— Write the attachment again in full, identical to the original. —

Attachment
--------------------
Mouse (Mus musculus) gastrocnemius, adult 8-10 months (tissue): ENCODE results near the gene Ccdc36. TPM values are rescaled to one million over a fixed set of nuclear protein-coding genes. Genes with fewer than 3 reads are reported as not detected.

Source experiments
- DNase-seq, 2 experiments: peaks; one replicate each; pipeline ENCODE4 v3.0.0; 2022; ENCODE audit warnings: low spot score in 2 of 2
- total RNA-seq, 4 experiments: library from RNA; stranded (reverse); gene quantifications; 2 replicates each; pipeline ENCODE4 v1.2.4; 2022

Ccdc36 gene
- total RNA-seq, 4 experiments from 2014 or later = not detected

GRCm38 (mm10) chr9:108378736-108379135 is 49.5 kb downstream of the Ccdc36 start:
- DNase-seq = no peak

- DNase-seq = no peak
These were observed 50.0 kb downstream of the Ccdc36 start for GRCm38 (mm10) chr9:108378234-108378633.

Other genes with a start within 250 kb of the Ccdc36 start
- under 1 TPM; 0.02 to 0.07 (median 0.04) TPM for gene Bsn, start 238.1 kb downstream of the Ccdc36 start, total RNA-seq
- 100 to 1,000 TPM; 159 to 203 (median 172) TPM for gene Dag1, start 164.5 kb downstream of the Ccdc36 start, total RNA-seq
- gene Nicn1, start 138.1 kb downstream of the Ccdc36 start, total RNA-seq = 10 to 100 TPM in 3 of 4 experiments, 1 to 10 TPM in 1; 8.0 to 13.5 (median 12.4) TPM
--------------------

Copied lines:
Mouse (Mus musculus) gastrocnemius, adult 8-10 months (tissue): ENCODE results near the gene Ccdc36. TPM values are rescaled to one million over a fixed set of nuclear protein-coding genes. Genes with fewer than 3 reads are reported as not detected.

Source experiments
- DNase-seq, 2 experiments: peaks; one replicate each; pipeline ENCODE4 v3.0.0; 2022; ENCODE audit warnings: low spot score in 2 of 2
- total RNA-seq, 4 experiments: library from RNA; stranded (reverse); gene quantifications; 2 replicates each; pipeline ENCODE4 v1.2.4; 2022

Ccdc36 gene
- total RNA-seq, 4 experiments from 2014 or later = not detected

GRCm38 (mm10) chr9:108378736-108379135 is 49.5 kb downstream of the Ccdc36 start:
- DNase-seq = no peak

- DNase-seq = no peak
These were observed 50.0 kb downstream of the Ccdc36 start for GRCm38 (mm10) chr9:108378234-108378633.

Other genes with a start within 250 kb of the Ccdc36 start
- under 1 TPM; 0.02 to 0.07 (median 0.04) TPM for gene Bsn, start 238.1 kb downstream of the Ccdc36 start, total RNA-seq
- 100 to 1,000 TPM; 159 to 203 (median 172) TPM for gene Dag1, start 164.5 kb downstream of the Ccdc36 start, total RNA-seq
- gene Nicn1, start 138.1 kb downstream of the Ccdc36 start, total RNA-seq = 10 to 100 TPM in 3 of 4 experiments, 1 to 10 TPM in 1; 8.0 to 13.5 (median 12.4) TPM